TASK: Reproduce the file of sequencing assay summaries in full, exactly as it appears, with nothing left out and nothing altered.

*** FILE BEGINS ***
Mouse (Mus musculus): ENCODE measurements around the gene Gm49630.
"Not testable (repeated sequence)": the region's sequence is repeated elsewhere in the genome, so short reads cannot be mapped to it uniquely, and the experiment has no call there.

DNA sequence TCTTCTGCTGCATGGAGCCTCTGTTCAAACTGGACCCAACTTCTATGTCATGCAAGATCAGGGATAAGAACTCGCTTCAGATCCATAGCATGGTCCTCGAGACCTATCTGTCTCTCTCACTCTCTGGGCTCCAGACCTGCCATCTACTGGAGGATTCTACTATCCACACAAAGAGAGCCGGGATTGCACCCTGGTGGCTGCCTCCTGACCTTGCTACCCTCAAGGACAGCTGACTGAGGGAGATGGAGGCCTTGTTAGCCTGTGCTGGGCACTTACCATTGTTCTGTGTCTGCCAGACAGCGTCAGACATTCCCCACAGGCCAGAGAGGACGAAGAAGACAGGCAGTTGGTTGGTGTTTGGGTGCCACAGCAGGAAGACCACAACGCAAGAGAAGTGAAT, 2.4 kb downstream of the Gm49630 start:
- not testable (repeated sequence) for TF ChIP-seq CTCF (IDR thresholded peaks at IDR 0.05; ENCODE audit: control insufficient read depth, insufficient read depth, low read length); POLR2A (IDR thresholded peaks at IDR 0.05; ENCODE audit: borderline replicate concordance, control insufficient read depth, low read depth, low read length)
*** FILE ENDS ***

Mouse (Mus musculus): ENCODE measurements around the gene Gm49630.
"Not testable (repeated sequence)": the region's sequence is repeated elsewhere in the genome, so short reads cannot be mapped to it uniquely, and the experiment has no call there.

DNA sequence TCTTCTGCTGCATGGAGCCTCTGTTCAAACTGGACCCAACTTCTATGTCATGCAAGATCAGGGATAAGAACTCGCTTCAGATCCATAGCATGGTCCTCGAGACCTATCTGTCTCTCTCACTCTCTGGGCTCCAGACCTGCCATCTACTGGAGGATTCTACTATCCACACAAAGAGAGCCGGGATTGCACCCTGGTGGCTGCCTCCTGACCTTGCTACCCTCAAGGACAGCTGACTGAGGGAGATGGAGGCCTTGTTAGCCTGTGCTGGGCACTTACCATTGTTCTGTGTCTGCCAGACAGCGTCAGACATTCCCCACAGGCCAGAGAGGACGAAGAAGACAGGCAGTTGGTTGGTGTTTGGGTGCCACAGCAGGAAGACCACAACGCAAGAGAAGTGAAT, 2.4 kb downstream of the Gm49630 start:
- not testable (repeated sequence) for TF ChIP-seq CTCF (IDR thresholded peaks at IDR 0.05; ENCODE audit: control insufficient read depth, insufficient read depth, low read length); POLR2A (IDR thresholded peaks at IDR 0.05; ENCODE audit: borderline replicate concordance, control insufficient read depth, low read depth, low read length)